• Thu. Jun 13th, 2024

Review: Marx in London!

ByJemima Hawkins

Feb 14, 2024
A figure with his hands up on stage

Rating: 4 out of 5.

Jonathan Dove’s jovial new opera Marx in London! blends cartoon-like comedy sketches with moments of ‘workers of the world uniting’ to create a polished, opera accessible and amusing to all, if fuelled by general mayhem.

Initially set at 41 Maitland Park Road (where Marx lived from 1864-1875) the opera is set over the course of a single summer’s day in which family and fortune are lost, found, and called into question. Designer Yannis Thavoris leaves nothing to the imagination in a formidable set that flits between an aristocratic living room, a pawnbroker’s shop, a rambunctious pub and Hampstead Heath. The addition of floating furniture and a seemingly airborne removals van adds to the chaotic brilliance of the performance.

The plot is rather difficult to find, let alone comprehend, but the operatic score will swing you along smoothly in late nineteenth century fashion, to a satisfying conclusion that ties all loose threads together, including those you did not even realise had gone astray. Marx (Roland Wood) is tempestuous and running from debt collectors, while his wife (the domineering Orla Boylan) and mistress housekeeper (Lucy Schaufer) procure great laughs from the audience as they deem the famous communist unreliable and turn to ‘another little drink’.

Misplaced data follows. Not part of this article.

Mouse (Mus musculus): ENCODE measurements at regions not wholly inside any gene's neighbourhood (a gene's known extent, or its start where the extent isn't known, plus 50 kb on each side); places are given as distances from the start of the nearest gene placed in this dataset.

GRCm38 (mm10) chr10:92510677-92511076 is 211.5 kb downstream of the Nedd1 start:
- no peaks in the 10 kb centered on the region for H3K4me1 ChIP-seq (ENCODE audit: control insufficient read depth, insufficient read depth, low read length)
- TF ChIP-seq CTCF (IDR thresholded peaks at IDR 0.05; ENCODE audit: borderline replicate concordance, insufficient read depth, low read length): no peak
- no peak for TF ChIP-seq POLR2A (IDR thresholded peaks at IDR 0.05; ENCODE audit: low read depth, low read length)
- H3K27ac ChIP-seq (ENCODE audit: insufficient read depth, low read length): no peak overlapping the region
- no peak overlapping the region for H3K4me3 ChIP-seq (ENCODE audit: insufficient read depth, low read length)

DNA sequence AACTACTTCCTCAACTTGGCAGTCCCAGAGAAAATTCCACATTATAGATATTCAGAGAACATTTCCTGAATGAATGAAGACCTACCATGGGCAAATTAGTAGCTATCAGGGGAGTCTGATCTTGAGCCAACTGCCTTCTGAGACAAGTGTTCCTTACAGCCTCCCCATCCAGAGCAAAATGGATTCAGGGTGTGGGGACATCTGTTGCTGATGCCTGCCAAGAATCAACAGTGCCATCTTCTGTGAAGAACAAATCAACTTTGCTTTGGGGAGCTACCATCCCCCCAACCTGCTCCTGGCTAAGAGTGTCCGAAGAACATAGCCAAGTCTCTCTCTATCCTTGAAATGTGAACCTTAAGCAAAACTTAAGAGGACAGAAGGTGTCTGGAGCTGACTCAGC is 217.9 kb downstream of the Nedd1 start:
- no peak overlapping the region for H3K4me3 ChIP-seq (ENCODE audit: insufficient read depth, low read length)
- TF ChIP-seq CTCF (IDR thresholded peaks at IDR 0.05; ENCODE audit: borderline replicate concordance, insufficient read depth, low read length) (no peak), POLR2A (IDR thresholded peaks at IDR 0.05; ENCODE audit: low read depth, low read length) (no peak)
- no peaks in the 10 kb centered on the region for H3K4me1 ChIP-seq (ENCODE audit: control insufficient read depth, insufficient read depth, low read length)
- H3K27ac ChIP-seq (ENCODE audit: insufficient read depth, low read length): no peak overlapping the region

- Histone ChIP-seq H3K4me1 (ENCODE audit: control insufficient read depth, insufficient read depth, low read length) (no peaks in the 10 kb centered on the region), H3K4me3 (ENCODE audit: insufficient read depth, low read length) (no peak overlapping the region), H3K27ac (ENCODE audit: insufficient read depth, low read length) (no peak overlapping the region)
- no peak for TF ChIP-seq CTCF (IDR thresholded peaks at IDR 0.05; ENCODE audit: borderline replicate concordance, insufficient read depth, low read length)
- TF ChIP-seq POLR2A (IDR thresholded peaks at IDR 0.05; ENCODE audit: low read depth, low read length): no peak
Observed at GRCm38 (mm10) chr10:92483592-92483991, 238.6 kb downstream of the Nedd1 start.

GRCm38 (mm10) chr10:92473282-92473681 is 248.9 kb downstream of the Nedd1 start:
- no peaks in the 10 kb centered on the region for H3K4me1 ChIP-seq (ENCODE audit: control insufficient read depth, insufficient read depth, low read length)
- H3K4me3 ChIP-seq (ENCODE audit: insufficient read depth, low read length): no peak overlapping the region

On top of this, the performance dabbles with a romantic trope in the form of Tussi, Marx’s headstrong daughter, and Freddy, a subdued puppy-dog like figure looking for his long lost family. Predictably, said family is that of Karl Marx, calling the budding romance to a swift close before anything dubious occurs.

The backdrop of the set is a rolling map of 1870s London, in front of which mayhem ensues when, naturally, Friedrich Engles (played by the brilliantly whimsical Alasdair Elliott) arrives on a penny-farthing wearing angel wings – the not-too-subtle knight in shining armour ready to save the day.

While saying rather a lot about nothing in particular, Jonathan Dove’s new feat brings opera from its stiff upper lip pedestal to the masses, in a performance that, beneath the exuberance and pandemonium, has family values at its heart.

Image ‘Roland Wood as Karl Marx in Scottish Opera’s production of Marx in London! Credit James Glossop’ provided via Scottish Opera Press Release